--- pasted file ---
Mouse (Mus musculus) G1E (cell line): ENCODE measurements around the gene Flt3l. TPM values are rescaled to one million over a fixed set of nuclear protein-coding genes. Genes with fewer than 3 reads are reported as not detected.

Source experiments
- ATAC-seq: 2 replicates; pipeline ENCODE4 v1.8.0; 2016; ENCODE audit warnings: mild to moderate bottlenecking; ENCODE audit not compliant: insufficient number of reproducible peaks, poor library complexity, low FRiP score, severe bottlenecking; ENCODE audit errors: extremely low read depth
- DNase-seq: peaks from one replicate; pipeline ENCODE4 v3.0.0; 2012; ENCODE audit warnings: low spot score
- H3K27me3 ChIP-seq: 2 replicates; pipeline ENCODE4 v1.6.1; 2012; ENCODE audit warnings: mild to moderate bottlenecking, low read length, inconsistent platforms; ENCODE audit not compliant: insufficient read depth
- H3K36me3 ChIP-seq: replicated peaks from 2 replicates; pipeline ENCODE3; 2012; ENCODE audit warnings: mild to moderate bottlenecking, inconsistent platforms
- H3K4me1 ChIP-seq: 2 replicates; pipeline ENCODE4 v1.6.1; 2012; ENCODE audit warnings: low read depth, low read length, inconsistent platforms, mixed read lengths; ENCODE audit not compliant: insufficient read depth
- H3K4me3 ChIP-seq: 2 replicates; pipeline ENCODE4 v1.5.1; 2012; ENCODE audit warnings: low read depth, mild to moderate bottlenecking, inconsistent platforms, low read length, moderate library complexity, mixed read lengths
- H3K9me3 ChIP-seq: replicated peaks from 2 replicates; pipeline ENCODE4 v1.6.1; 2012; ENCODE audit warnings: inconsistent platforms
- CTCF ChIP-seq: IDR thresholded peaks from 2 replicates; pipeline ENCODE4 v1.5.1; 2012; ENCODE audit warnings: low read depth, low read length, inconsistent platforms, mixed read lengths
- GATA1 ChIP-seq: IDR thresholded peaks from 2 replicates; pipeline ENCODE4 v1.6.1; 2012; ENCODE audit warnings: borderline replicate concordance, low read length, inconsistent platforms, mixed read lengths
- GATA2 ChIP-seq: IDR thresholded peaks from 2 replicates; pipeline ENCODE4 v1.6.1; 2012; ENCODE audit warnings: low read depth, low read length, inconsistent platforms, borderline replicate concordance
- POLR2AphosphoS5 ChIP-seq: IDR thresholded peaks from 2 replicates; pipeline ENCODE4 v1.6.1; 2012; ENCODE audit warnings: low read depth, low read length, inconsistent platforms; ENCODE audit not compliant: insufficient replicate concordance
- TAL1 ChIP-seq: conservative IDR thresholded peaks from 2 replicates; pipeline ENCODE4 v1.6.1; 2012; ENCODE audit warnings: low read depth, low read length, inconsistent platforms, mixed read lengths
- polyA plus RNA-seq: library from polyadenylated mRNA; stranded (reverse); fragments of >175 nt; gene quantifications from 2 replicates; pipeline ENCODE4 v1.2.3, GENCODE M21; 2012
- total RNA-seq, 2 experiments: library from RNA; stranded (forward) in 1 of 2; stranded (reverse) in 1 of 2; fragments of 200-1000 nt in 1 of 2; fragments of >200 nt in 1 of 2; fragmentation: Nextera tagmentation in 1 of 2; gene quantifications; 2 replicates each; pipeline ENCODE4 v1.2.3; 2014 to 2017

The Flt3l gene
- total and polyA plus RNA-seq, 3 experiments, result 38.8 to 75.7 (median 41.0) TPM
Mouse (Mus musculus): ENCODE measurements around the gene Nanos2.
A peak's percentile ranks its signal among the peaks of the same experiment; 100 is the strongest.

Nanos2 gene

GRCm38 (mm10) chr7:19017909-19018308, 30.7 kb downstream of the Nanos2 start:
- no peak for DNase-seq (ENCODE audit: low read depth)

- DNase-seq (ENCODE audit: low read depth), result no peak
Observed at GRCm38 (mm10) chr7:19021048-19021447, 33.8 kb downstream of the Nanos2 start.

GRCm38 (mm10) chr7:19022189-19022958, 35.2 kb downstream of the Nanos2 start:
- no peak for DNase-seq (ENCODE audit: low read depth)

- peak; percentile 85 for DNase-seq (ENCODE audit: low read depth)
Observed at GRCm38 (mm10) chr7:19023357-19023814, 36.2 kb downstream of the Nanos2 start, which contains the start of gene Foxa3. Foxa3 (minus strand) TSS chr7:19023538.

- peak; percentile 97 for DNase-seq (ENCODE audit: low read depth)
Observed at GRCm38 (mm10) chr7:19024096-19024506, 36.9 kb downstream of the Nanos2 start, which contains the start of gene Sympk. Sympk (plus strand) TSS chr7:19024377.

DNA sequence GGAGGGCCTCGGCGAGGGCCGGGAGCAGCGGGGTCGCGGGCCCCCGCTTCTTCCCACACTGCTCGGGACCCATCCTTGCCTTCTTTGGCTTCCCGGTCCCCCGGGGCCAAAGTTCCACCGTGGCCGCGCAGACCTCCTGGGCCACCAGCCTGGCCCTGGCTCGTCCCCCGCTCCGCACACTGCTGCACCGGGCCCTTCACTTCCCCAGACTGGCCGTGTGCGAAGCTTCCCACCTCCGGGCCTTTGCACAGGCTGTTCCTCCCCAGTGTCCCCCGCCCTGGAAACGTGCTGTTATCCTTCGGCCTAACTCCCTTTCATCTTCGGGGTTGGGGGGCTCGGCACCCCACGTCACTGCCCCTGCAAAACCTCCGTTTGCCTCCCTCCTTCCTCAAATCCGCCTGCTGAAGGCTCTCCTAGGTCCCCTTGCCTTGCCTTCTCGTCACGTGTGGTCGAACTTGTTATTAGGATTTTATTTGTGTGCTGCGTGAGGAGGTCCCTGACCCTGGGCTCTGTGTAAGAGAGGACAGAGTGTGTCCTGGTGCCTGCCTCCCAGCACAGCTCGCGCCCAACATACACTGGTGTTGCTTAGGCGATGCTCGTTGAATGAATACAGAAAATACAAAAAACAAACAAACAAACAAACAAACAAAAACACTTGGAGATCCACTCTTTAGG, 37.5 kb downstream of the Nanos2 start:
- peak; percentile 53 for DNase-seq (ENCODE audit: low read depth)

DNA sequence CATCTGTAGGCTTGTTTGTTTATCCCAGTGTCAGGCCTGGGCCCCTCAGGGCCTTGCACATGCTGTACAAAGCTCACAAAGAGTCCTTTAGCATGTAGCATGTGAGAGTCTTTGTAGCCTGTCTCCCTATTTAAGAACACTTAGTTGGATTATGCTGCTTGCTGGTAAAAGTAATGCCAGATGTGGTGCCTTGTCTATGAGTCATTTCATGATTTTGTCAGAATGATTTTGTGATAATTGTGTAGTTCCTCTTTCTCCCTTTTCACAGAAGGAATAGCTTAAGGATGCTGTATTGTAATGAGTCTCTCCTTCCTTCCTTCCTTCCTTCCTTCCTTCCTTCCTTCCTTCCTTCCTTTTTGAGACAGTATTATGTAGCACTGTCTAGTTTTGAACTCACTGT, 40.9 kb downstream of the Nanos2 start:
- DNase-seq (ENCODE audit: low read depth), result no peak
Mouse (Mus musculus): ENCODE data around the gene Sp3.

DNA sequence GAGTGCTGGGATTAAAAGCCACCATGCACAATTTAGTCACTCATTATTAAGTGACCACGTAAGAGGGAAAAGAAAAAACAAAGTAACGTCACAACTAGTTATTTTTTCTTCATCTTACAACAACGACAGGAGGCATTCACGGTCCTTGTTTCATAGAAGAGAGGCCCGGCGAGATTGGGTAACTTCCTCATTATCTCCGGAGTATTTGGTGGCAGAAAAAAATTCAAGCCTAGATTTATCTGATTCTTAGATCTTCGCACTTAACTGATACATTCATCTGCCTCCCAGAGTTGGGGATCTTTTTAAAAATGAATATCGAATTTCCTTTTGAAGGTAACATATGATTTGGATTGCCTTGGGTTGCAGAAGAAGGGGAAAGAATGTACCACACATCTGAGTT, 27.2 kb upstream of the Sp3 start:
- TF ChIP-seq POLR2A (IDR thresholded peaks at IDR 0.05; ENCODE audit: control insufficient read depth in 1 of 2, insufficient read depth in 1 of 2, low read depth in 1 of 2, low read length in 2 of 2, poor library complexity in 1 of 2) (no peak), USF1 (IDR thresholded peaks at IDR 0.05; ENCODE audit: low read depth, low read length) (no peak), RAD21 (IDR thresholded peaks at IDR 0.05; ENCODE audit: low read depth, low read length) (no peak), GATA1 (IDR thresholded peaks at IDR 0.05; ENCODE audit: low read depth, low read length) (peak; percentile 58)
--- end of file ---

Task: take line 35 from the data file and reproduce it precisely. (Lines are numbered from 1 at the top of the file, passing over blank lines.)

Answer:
- DNase-seq (ENCODE audit: low read depth), result no peak